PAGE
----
We've looked at the data from 12 companies, which make up 40 percent of U.S. drug sales, and found some surprises among pharma's favored speakers and consultants.

Many of the doctors who received the most money hadn't published much in the way of research, and many didn't have associations with academic medical centers. Some had no credentials beyond a medical license. And some had been sanctioned for misconduct by their home state medical boards.

Among the top-paid speakers from that sampling was Santa Monica pain physician Gerald Sacks. Since 2009, he has earned at least $522,113 giving promotional talks and consulting for four companies, according to the data.

Sacks, an anesthesiologist, isn't a leader in prominent pain medicine societies, and several top pain physicians told us they hadn't heard of him. He doesn't work in an academic medical center such as UCLA or USC. He hasn't published much research. We tried to talk to him about what he was paid for, but he didn't return numerous messages.

Sacks' slides from a 2008 educational talk and 2009 presentation before the U.S. Food and Drug Administration describe him as the director of pain management at St. John's Health Center in Santa Monica. A hospital spokesman said Sacks has never held that title and that his pain clinic is not part of the hospital. He does have the ability to admit and treat patients at St. John's.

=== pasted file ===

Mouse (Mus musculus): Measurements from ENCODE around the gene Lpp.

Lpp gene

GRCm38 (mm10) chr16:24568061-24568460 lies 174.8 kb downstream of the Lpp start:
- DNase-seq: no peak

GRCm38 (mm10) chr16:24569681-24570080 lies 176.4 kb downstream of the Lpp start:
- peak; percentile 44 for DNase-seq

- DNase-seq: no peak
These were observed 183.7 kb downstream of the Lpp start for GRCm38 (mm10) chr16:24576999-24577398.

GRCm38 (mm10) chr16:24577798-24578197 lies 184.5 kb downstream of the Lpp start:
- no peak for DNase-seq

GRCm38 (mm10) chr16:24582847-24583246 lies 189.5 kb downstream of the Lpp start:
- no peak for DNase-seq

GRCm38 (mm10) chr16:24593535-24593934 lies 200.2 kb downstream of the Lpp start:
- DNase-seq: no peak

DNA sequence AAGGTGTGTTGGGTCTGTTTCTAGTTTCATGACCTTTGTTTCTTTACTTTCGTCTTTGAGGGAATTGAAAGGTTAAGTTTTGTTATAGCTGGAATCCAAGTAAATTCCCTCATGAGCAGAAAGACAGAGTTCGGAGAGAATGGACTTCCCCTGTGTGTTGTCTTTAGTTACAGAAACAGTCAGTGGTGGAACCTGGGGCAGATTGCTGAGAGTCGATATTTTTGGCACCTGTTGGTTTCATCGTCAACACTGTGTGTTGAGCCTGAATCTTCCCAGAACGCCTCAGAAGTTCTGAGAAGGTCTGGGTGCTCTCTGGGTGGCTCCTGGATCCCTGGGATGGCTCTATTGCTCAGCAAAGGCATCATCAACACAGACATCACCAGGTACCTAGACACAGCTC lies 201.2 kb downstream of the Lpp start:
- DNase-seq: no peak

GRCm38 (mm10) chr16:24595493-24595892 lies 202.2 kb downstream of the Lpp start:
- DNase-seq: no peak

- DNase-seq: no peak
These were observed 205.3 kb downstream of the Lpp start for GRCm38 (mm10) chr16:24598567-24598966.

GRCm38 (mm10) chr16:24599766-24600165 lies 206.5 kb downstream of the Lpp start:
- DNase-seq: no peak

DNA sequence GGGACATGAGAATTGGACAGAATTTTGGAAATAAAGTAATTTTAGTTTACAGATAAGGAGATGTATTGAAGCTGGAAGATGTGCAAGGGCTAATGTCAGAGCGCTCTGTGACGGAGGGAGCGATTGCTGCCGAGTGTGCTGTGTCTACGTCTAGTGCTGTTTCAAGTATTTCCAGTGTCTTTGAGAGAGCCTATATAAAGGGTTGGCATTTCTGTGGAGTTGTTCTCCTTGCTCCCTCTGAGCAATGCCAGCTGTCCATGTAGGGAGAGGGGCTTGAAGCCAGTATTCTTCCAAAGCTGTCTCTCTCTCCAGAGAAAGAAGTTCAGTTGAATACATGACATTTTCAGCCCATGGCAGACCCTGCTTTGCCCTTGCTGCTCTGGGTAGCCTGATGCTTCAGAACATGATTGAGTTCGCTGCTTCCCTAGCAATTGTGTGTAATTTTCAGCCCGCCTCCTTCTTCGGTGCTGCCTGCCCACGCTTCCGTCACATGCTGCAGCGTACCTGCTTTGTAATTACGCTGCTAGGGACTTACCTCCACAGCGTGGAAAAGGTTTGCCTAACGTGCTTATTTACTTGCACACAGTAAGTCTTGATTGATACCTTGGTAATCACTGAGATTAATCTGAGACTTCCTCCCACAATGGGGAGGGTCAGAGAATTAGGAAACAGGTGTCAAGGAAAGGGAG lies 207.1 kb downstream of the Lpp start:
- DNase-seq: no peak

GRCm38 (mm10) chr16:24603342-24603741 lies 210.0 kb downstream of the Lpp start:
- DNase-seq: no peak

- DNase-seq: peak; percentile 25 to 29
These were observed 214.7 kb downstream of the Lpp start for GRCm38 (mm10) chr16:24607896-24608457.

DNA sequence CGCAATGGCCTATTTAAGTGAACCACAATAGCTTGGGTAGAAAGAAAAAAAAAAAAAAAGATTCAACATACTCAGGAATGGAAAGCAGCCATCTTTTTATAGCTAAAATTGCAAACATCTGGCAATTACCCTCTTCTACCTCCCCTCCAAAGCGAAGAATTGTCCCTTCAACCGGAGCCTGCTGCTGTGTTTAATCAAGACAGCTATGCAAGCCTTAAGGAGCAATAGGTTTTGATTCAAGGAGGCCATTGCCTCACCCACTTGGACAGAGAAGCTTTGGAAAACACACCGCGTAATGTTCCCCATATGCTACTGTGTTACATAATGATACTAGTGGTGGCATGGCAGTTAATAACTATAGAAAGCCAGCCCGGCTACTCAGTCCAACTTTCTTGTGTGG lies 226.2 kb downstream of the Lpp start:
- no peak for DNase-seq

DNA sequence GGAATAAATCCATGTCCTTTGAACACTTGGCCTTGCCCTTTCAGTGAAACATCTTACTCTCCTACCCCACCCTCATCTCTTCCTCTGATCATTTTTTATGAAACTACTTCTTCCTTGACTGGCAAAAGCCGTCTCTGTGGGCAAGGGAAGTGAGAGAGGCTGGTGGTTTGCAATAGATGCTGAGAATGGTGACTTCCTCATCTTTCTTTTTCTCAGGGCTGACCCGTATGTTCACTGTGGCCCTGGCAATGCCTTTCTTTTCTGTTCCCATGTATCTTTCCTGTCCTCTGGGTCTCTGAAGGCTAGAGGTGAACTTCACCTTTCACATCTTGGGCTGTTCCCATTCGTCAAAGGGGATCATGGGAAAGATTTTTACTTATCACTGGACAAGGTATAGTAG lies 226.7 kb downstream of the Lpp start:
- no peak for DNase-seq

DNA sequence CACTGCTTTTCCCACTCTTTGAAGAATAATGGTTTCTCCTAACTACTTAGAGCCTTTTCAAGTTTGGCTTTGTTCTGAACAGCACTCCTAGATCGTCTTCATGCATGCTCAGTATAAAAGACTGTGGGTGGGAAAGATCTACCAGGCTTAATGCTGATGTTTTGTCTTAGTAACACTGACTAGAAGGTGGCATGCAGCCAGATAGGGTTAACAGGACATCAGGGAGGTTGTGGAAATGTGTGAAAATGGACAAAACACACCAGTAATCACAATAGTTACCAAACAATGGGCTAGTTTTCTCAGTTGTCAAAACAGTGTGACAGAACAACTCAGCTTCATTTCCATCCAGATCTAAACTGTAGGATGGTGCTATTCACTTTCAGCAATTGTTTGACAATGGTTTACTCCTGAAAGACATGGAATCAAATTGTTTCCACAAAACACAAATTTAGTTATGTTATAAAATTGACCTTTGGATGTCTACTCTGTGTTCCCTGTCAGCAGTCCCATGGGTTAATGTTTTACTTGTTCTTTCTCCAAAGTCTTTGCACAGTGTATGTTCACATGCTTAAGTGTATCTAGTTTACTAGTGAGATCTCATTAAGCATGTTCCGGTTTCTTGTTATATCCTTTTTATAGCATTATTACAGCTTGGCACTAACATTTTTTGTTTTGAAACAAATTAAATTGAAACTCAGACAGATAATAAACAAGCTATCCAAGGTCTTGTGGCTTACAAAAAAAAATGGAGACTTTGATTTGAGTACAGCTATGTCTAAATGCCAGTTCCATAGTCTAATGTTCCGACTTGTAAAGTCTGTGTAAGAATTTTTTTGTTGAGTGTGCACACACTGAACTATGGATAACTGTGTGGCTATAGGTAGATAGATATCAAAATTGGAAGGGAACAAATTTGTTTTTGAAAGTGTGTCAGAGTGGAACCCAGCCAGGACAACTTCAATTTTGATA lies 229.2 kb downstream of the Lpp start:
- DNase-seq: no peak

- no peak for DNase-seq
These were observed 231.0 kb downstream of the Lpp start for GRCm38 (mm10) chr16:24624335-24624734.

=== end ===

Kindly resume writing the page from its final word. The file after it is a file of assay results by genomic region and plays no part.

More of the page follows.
Drug firms have a pretty fair idea of whether their investment in doctors like Sacks pays off. They pay millions to researchers who buy data from pharmacies and track the prescribing habits of doctors. Pfizer, which gave Sacks at least $318,250 for speaking in 2009 and 2010, according to its data, could find out if and how often he gave patients Lyrica and Celebrex, two of the company's pain medications. Firms can also track whether and how often the people who attended such talks prescribed the drugs that were discussed.

But not everyone who would like to examine the data is allowed to. The middlemen who collect this information refused to sell the data to us.

That leaves it up to patients. ProPublica has created a database, Dollars for Docs, which allows you to check whether your doctor is being paid by any of the 12 companies currently disclosing this information.

Because all companies won't reveal their payments until 2013, you might also want to ask your doctor directly about them. It's worth inquiring whether cheaper versions are available, perhaps older or generic drugs. Does the drug have more side effects than competitors' drugs? In some situations, it might be worth asking whether non-drug solutions should be tried first.

Of course, checking the rolls of paid promotional speakers is just one consideration when picking or assessing your doctor. You can also look at your state's medical board website to see if a doctor has been disciplined or criminally convicted. You can talk to other patients about the thoroughness of the doctor's exams and openness to questions.

If you have a smartphone, you can access our database from anywhere -- even while sitting in your doctor's waiting room.